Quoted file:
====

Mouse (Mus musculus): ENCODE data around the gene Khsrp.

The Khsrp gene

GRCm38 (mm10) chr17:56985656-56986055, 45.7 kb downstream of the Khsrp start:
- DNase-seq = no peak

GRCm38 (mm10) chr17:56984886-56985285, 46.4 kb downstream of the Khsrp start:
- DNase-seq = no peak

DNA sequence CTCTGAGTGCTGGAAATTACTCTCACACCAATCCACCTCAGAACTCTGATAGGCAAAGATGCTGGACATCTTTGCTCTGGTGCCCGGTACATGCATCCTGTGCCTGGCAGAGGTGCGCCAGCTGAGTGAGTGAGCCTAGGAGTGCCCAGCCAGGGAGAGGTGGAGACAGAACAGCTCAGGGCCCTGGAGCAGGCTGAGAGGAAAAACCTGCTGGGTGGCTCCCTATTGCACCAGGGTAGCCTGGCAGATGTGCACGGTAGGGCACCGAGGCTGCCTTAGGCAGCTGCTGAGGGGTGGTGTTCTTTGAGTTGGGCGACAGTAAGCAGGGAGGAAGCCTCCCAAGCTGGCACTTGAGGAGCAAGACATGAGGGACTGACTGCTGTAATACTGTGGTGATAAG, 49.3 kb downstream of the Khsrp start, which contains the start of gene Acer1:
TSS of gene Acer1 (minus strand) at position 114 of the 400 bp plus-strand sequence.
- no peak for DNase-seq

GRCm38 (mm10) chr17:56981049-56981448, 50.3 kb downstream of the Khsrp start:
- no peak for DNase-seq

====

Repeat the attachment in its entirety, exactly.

Mouse (Mus musculus): ENCODE data around the gene Khsrp.

The Khsrp gene

GRCm38 (mm10) chr17:56985656-56986055, 45.7 kb downstream of the Khsrp start:
- DNase-seq = no peak

GRCm38 (mm10) chr17:56984886-56985285, 46.4 kb downstream of the Khsrp start:
- DNase-seq = no peak

DNA sequence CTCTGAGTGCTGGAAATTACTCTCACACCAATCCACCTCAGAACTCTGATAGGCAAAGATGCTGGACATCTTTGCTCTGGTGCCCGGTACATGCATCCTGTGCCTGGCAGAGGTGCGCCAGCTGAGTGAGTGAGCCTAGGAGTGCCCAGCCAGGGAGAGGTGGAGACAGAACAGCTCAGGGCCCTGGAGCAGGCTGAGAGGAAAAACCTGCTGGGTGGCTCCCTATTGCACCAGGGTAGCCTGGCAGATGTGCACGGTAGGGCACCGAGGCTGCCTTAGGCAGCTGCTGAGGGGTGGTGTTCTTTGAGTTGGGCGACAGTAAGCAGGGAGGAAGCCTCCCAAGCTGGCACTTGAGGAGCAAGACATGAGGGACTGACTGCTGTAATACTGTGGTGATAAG, 49.3 kb downstream of the Khsrp start, which contains the start of gene Acer1:
TSS of gene Acer1 (minus strand) at position 114 of the 400 bp plus-strand sequence.
- no peak for DNase-seq

GRCm38 (mm10) chr17:56981049-56981448, 50.3 kb downstream of the Khsrp start:
- no peak for DNase-seq